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Presbyterians and Sexuality

Jonathan B. Falk

The difficulties that Presbyterians have had in handling the ethics of sexuality have been well publicized. And the confusion has been compounded by the popular press's failure to distinguish between the mainline church and the smaller, more conservative bodies. The befuddled thinking on the part of prominent theologians has led to some tragically funny jokes. One wag suggested an amended version of the story of Sodom and Gomorrah: "And God told Lot to flee with his family and not to look back, but Lot's wife was a Presbyterian and looked back, and she became a pillar of salt." The humor quickly disappears, however, when one surveys the consequences of such moral confusion.

Liberal theologians may want to create a more compassionate church, but by abandoning historic standards of sexual morality, they are accomplishing the reverse. The Christian gospel does not say, "Stay as you are. God loves you in your sins, so remain in them." Rather, it commands us, "Repent of your sins and believe in the Lord Jesus Christ for the forgiveness of those sins." To be sure, this message has always been offensive to those who regard themselves as being without sin, especially to modern theologians who have tried to redefine sin out of existence. This call to repentance was offensive in Jesus' day. Nonetheless, it is good news, because it reveals the love of God toward a humanity trapped in the self-destructive habits of sin. When a church refuses to identify certain practices as contrary to the Word of God, it is perpetrating the cruelest hoax of all. For it leaves people as they are, with neither the promise of forgiveness nor the hope of change.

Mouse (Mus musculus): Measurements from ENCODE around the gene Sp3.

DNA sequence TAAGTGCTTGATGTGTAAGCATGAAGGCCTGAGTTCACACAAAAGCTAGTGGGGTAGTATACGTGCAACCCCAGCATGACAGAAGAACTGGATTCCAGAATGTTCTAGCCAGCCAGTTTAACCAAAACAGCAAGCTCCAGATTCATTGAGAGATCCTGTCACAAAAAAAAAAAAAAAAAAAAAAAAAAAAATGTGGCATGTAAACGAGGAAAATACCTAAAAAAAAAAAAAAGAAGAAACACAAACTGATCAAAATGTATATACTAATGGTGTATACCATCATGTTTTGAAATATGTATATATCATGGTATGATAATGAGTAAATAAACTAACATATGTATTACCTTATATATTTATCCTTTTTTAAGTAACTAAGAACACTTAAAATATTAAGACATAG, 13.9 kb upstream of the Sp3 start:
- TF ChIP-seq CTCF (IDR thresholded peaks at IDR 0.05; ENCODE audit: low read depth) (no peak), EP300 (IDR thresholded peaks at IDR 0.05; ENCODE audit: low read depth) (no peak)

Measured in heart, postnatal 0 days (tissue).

Conservative denominations like the Orthodox Presbyterian Church remain committed to the traditional standard of saying no to all forms of extramarital sex—both homosexual and heterosexual. We do so because we believe it is the most obedient response to the teaching of God's Word. But we believe it is the most compassionate position, as well. The Bible commands lifelong, faithful, heterosexual marriage because God wishes to protect the wonderful gift of sexuality that he gave to his creatures. Truly "safe sex" can be found only in a committed marital relationship.

By maintaining biblical standards of chastity, we offer compassion to those who are trapped in sexual sins. Christ's church is not only charged by her Lord to keep his commandments, but she has also been entrusted with the good news that God forgives sin—all kinds of sin. In his first epistle to the church in Corinth, Paul contrasts the values of Christ's holy kingdom with the twisted values of this world. And in chapter 6 he uses explicit language to describe sinners who are excluded from God's kingdom. Persons who engage in sexually immoral practices are included in his list. But Paul does not end with a word of condemnation. He assures his readers that God does save and sanctify such sinners. Indeed, some of those who were members of Christ's church at Corinth used to engage in such practices.

When the church ceases to identify sin as rebellion against God's law, she can no longer hold out the offer of forgiveness. Neither can she speak of a work of God's Spirit that transforms sinners into saints. Despite the confusion in many churches today, let us determine to be clear-thinking Christians in these matters.

Reprinted from New Horizons, February 1992.

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